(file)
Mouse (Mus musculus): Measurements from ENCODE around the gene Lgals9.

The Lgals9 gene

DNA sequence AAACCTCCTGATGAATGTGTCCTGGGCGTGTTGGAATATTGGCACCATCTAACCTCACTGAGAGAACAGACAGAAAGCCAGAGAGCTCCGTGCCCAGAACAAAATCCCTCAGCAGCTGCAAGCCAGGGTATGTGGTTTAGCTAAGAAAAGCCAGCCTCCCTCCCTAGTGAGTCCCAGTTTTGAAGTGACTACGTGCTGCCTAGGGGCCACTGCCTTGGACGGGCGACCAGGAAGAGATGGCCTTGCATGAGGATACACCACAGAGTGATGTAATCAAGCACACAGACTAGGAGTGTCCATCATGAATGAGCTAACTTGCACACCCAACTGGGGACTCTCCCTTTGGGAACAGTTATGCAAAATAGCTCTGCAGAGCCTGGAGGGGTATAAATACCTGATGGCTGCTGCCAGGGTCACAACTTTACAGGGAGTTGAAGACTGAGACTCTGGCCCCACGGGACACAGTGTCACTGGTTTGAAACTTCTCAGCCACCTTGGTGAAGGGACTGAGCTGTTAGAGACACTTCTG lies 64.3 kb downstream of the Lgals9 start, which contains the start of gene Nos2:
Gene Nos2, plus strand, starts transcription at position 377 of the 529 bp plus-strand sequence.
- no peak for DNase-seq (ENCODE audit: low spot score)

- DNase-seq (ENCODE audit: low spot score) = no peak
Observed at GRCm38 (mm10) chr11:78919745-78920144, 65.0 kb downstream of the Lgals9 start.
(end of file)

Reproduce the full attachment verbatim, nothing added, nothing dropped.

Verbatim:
Mouse (Mus musculus): Measurements from ENCODE around the gene Lgals9.

The Lgals9 gene

DNA sequence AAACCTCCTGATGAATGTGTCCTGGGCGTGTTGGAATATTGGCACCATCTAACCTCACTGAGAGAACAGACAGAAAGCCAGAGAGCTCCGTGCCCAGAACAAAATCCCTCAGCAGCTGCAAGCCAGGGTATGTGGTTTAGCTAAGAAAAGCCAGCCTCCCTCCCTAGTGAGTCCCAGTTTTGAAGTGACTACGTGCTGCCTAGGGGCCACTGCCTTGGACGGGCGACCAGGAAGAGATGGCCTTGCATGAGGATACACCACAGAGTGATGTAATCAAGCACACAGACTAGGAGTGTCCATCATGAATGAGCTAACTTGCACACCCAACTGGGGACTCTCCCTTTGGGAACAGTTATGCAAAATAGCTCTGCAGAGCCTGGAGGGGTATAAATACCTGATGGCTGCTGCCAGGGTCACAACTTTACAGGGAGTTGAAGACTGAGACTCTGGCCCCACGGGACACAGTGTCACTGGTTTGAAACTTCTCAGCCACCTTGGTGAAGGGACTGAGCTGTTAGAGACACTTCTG lies 64.3 kb downstream of the Lgals9 start, which contains the start of gene Nos2:
Gene Nos2, plus strand, starts transcription at position 377 of the 529 bp plus-strand sequence.
- no peak for DNase-seq (ENCODE audit: low spot score)

- DNase-seq (ENCODE audit: low spot score) = no peak
Observed at GRCm38 (mm10) chr11:78919745-78920144, 65.0 kb downstream of the Lgals9 start.